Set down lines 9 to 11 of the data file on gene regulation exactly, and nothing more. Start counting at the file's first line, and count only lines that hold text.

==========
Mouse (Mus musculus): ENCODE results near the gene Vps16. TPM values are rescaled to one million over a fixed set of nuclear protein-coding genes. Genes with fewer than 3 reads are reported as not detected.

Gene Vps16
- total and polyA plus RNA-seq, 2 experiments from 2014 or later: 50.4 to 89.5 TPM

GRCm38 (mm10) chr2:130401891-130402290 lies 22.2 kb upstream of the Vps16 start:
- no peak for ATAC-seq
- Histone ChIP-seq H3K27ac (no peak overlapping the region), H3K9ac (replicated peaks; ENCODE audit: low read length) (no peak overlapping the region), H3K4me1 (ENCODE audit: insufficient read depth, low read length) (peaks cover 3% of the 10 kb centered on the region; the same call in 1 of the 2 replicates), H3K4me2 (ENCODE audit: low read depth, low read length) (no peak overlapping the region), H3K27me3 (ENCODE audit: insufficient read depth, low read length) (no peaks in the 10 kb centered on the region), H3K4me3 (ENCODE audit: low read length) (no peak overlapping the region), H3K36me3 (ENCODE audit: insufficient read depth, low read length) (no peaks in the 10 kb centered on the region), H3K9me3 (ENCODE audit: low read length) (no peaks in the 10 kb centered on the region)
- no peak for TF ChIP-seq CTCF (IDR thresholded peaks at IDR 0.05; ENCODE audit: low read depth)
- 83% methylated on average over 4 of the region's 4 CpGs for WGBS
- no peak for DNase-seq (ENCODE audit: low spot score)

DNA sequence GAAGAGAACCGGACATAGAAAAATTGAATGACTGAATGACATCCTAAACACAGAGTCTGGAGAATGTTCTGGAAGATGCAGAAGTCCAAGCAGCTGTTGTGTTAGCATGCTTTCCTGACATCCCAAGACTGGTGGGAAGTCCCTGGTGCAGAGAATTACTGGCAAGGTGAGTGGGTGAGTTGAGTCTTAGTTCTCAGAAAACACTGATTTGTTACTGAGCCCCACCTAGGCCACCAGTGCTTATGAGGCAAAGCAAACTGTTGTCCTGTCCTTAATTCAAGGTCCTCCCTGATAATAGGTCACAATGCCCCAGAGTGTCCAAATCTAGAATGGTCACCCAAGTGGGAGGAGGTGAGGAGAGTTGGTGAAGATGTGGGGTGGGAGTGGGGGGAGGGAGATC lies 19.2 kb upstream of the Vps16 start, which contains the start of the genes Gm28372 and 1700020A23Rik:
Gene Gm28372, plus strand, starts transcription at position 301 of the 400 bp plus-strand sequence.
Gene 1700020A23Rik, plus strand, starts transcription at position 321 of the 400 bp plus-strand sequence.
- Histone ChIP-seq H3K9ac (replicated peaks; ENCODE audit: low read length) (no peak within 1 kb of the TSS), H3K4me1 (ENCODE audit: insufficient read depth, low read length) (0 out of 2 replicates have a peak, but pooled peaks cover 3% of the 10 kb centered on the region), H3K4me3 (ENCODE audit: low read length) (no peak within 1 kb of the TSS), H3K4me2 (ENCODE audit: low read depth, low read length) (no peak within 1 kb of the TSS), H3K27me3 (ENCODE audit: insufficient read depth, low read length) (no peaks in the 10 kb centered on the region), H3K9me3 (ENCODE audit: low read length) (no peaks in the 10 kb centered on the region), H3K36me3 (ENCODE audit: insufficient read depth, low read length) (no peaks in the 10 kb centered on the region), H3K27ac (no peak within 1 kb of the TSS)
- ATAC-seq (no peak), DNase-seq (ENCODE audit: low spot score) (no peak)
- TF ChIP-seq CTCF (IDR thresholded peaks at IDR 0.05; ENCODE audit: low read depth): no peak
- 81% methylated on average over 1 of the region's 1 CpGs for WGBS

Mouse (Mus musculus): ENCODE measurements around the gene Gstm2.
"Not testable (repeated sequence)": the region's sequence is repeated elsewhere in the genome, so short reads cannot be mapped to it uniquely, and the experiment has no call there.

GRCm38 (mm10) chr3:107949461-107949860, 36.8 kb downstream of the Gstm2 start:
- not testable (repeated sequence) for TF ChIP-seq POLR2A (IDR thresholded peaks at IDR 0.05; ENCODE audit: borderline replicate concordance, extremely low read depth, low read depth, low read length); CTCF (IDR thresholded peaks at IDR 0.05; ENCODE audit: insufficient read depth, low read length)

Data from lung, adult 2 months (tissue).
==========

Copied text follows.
- no peak for DNase-seq (ENCODE audit: low spot score)

DNA sequence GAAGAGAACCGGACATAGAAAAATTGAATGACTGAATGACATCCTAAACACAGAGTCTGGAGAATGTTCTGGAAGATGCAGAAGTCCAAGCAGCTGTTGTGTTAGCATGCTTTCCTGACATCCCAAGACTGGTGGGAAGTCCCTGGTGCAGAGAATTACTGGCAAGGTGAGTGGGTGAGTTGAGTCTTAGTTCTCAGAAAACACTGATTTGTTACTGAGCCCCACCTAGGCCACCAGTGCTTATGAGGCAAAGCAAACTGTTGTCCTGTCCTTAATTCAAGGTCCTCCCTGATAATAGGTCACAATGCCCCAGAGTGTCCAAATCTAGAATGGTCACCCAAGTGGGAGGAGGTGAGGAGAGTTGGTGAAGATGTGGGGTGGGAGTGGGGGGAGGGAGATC lies 19.2 kb upstream of the Vps16 start, which contains the start of the genes Gm28372 and 1700020A23Rik:
Gene Gm28372, plus strand, starts transcription at position 301 of the 400 bp plus-strand sequence.